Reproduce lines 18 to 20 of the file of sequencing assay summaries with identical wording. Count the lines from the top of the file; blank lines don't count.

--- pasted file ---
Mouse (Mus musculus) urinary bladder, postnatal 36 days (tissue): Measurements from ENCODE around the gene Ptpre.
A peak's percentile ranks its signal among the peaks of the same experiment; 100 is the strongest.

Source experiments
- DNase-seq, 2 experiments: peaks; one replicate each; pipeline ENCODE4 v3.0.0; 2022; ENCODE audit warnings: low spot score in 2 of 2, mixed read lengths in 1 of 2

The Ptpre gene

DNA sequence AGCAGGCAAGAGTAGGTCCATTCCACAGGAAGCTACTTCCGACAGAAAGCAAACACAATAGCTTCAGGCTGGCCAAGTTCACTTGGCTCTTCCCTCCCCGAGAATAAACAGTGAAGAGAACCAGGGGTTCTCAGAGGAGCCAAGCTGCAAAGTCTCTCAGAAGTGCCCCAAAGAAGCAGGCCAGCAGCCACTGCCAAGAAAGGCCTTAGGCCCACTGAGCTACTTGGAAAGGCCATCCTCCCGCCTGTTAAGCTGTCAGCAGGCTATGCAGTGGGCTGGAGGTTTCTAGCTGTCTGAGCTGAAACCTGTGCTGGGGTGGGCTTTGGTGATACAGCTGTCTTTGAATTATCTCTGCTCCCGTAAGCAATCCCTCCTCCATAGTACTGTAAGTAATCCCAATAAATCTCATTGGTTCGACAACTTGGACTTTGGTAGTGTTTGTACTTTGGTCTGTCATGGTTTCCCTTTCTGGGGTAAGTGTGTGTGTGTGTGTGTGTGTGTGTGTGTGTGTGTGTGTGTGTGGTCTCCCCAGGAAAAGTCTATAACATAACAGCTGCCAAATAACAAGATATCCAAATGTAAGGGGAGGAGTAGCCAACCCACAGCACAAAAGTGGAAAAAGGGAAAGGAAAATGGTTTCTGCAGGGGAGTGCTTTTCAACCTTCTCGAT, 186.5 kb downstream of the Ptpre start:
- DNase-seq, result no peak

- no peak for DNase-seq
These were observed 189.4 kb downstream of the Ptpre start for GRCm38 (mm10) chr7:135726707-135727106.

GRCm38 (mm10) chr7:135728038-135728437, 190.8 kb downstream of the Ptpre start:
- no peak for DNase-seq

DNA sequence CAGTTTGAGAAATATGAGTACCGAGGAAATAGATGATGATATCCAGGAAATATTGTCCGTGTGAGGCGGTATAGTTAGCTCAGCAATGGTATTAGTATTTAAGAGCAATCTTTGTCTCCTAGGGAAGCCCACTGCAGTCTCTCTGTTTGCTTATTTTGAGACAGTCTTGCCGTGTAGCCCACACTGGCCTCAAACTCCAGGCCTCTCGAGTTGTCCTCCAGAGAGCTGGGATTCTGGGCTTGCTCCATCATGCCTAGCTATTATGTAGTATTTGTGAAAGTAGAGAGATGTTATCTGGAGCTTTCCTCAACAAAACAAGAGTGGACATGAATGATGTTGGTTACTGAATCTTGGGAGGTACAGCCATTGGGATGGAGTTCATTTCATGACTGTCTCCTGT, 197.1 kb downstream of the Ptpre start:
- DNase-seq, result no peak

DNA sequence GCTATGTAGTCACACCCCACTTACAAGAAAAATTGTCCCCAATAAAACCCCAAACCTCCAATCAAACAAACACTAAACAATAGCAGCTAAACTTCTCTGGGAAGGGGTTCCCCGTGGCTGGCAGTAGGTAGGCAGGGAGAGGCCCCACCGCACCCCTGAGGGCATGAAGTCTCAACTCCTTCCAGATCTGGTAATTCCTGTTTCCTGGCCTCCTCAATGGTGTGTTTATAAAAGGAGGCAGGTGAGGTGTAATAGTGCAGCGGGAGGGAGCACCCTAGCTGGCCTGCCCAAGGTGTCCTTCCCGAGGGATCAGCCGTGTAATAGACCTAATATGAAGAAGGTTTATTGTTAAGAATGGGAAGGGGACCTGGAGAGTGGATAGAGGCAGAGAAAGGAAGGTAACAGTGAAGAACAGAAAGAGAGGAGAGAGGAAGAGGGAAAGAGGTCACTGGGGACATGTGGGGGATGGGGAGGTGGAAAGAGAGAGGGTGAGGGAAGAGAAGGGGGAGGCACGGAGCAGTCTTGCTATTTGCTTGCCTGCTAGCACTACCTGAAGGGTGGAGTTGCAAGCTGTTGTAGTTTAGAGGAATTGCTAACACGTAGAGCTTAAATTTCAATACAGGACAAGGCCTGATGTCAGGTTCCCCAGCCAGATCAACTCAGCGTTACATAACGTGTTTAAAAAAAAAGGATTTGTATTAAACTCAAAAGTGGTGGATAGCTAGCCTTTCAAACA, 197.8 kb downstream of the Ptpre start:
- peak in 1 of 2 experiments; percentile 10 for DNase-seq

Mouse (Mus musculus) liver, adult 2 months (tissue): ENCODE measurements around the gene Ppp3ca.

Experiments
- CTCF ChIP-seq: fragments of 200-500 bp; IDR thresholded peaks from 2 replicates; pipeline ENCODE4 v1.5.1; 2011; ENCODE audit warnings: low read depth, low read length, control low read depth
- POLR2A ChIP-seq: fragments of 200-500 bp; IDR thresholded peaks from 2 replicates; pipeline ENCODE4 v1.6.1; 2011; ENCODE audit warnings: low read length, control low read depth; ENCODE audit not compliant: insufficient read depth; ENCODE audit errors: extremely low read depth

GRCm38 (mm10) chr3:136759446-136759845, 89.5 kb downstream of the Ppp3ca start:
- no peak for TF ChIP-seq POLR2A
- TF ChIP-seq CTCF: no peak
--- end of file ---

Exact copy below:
- CTCF ChIP-seq: fragments of 200-500 bp; IDR thresholded peaks from 2 replicates; pipeline ENCODE4 v1.5.1; 2011; ENCODE audit warnings: low read depth, low read length, control low read depth
- POLR2A ChIP-seq: fragments of 200-500 bp; IDR thresholded peaks from 2 replicates; pipeline ENCODE4 v1.6.1; 2011; ENCODE audit warnings: low read length, control low read depth; ENCODE audit not compliant: insufficient read depth; ENCODE audit errors: extremely low read depth

GRCm38 (mm10) chr3:136759446-136759845, 89.5 kb downstream of the Ppp3ca start: